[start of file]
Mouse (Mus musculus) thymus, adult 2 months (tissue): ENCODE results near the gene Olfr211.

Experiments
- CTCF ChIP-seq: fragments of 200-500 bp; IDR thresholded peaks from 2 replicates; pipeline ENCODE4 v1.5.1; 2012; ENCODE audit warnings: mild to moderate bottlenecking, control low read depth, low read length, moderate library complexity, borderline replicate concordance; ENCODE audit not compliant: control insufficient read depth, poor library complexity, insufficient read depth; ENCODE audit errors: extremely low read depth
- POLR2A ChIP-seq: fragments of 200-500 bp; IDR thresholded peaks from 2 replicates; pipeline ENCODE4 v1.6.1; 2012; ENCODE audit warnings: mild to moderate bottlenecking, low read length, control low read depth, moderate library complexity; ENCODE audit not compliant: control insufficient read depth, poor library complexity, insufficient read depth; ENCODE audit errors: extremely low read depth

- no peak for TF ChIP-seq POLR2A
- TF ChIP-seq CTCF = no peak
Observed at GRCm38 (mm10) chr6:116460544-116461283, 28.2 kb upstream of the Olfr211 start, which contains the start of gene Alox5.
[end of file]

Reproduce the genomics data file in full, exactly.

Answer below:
Mouse (Mus musculus) thymus, adult 2 months (tissue): ENCODE results near the gene Olfr211.

Experiments
- CTCF ChIP-seq: fragments of 200-500 bp; IDR thresholded peaks from 2 replicates; pipeline ENCODE4 v1.5.1; 2012; ENCODE audit warnings: mild to moderate bottlenecking, control low read depth, low read length, moderate library complexity, borderline replicate concordance; ENCODE audit not compliant: control insufficient read depth, poor library complexity, insufficient read depth; ENCODE audit errors: extremely low read depth
- POLR2A ChIP-seq: fragments of 200-500 bp; IDR thresholded peaks from 2 replicates; pipeline ENCODE4 v1.6.1; 2012; ENCODE audit warnings: mild to moderate bottlenecking, low read length, control low read depth, moderate library complexity; ENCODE audit not compliant: control insufficient read depth, poor library complexity, insufficient read depth; ENCODE audit errors: extremely low read depth

- no peak for TF ChIP-seq POLR2A
- TF ChIP-seq CTCF = no peak
Observed at GRCm38 (mm10) chr6:116460544-116461283, 28.2 kb upstream of the Olfr211 start, which contains the start of gene Alox5.